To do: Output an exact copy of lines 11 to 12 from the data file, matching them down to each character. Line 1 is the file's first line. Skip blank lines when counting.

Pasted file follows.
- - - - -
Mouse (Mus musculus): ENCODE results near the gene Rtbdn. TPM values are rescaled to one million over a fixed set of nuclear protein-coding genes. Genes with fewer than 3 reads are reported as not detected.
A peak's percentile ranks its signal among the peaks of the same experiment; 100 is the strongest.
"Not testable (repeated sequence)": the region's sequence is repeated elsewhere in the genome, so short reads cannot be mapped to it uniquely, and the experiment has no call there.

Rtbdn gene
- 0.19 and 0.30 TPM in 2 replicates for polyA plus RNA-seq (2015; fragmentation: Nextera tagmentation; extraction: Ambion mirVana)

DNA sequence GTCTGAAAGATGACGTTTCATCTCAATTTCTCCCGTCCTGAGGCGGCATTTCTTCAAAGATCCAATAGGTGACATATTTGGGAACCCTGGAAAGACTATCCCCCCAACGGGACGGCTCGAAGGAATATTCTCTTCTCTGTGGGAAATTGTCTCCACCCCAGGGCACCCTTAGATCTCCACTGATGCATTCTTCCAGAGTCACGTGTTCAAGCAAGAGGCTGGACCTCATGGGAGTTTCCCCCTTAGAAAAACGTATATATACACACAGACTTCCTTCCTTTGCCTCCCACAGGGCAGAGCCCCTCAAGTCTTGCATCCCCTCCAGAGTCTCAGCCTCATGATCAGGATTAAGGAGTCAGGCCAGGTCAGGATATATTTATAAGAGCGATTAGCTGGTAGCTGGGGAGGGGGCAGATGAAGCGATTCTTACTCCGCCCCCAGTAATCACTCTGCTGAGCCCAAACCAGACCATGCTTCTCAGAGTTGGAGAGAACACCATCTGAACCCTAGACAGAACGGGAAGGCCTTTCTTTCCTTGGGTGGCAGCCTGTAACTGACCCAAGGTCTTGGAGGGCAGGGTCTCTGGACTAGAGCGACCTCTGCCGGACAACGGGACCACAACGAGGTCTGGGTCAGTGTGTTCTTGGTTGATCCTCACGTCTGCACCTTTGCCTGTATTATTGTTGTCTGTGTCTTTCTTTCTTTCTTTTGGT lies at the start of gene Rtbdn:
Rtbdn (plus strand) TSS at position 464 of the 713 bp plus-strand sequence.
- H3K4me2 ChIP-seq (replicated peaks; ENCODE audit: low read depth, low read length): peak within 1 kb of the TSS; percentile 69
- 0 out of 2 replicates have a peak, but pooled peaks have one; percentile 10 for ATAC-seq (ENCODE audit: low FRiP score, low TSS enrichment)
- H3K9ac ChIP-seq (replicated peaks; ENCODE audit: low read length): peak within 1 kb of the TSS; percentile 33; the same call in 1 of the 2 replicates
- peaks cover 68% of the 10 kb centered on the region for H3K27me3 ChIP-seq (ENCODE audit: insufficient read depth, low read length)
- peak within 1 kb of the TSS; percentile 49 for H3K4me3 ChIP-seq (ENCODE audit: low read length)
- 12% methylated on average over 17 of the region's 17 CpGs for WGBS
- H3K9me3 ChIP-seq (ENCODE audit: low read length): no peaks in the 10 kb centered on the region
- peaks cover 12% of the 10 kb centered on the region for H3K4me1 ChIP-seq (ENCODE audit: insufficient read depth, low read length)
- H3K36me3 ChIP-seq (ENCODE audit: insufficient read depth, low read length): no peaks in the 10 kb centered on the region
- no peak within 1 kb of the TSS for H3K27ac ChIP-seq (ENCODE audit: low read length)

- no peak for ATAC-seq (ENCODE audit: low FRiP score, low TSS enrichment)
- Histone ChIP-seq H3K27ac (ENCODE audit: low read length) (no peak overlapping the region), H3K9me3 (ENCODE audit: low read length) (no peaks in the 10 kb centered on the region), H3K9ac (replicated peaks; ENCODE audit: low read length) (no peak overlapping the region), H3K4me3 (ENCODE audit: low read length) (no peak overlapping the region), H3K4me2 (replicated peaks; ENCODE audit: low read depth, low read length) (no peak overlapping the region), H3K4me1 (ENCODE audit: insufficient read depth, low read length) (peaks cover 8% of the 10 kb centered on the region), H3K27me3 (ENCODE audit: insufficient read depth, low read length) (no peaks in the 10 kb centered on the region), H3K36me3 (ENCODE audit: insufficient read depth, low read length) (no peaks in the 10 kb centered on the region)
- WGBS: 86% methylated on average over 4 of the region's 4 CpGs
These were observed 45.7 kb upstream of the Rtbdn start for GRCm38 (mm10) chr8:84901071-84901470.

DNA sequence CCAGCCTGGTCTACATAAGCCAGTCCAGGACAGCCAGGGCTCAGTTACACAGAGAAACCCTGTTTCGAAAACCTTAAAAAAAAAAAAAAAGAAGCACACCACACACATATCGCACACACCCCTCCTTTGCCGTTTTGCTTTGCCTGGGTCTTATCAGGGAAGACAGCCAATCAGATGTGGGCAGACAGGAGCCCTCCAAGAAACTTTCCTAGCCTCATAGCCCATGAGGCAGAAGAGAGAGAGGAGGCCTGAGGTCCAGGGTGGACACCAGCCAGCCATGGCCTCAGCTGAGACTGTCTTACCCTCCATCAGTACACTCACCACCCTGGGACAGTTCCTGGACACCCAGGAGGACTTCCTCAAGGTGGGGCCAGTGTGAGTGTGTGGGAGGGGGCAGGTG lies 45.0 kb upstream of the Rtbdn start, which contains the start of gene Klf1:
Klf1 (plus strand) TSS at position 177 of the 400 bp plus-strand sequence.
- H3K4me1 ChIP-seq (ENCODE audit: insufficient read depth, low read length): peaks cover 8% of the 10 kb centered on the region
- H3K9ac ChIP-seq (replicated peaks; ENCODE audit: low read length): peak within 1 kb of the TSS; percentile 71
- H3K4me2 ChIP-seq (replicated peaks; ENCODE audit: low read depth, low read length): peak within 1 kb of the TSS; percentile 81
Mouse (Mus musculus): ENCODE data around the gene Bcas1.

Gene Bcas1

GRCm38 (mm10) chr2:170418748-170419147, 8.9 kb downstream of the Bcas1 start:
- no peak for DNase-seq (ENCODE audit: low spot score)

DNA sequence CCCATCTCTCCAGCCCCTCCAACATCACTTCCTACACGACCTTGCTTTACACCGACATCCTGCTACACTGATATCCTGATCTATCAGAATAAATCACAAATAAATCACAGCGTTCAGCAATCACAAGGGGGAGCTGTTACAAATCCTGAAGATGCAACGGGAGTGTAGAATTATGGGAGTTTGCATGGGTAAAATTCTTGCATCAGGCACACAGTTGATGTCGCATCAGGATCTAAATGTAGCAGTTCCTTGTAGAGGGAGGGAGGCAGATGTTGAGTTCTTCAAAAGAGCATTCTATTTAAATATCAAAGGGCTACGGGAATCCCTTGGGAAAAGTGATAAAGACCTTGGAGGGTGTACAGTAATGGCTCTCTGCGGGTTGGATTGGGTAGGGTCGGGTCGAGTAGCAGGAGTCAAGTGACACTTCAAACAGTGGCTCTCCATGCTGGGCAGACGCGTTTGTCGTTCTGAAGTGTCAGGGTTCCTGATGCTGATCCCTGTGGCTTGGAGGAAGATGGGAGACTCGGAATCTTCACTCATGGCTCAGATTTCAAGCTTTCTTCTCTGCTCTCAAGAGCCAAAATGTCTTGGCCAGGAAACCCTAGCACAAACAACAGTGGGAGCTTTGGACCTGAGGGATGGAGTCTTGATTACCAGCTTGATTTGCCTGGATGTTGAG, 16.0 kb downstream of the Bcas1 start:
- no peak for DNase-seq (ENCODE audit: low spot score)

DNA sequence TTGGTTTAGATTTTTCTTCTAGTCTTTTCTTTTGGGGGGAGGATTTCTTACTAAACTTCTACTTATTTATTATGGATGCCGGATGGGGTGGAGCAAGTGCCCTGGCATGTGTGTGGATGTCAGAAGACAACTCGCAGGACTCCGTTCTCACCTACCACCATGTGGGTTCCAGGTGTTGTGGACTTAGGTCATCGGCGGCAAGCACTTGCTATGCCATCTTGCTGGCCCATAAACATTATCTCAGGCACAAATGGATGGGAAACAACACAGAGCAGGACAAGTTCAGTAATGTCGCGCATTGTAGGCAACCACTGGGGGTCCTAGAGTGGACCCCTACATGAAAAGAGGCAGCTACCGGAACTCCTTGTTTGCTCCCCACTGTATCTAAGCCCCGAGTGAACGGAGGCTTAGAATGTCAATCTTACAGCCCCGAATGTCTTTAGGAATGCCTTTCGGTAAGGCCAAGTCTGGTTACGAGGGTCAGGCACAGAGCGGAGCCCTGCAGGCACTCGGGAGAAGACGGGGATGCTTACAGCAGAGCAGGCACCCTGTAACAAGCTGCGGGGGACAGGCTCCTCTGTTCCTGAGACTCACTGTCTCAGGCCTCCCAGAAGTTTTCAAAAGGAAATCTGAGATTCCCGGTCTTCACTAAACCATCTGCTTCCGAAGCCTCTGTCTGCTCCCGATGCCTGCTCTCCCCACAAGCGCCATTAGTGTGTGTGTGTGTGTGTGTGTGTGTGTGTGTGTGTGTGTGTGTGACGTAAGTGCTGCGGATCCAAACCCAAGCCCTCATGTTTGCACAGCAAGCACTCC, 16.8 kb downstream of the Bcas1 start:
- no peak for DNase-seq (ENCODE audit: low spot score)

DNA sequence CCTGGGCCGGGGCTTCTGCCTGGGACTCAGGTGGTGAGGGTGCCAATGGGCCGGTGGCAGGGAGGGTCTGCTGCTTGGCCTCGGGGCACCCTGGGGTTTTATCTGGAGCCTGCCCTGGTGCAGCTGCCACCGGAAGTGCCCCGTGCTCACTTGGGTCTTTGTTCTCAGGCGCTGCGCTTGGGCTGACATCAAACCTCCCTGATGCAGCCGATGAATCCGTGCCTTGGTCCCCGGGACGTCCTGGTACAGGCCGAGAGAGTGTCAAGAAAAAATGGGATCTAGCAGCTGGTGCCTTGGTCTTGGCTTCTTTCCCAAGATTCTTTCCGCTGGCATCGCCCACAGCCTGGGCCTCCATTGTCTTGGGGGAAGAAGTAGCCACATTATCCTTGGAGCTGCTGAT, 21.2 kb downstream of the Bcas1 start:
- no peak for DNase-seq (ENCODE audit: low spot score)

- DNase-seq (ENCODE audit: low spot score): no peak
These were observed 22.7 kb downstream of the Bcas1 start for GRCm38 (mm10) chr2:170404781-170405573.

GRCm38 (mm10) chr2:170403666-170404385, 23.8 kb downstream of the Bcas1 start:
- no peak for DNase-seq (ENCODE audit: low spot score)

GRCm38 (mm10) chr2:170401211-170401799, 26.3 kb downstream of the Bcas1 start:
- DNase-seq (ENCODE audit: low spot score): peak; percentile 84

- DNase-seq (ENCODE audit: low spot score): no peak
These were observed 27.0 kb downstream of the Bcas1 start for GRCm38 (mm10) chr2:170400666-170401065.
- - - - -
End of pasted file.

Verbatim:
- peaks cover 68% of the 10 kb centered on the region for H3K27me3 ChIP-seq (ENCODE audit: insufficient read depth, low read length)
- peak within 1 kb of the TSS; percentile 49 for H3K4me3 ChIP-seq (ENCODE audit: low read length)